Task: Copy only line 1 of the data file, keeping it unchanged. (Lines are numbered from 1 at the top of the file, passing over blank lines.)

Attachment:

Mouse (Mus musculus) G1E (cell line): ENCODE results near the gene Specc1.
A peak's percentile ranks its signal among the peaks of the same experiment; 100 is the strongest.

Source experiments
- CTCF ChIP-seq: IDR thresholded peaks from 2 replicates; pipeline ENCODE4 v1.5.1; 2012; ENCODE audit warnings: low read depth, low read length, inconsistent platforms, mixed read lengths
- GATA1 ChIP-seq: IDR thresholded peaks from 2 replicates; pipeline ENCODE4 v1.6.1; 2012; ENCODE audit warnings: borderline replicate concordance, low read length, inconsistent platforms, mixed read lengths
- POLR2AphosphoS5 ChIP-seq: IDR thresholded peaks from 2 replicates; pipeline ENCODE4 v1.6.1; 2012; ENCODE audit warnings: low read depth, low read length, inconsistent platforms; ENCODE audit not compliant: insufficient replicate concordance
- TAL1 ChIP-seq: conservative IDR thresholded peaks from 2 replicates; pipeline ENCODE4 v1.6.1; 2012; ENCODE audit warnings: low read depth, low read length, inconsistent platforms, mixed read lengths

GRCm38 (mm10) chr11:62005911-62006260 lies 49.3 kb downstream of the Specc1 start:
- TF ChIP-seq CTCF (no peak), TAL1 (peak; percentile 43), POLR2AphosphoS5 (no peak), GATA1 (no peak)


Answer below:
Mouse (Mus musculus) G1E (cell line): ENCODE results near the gene Specc1.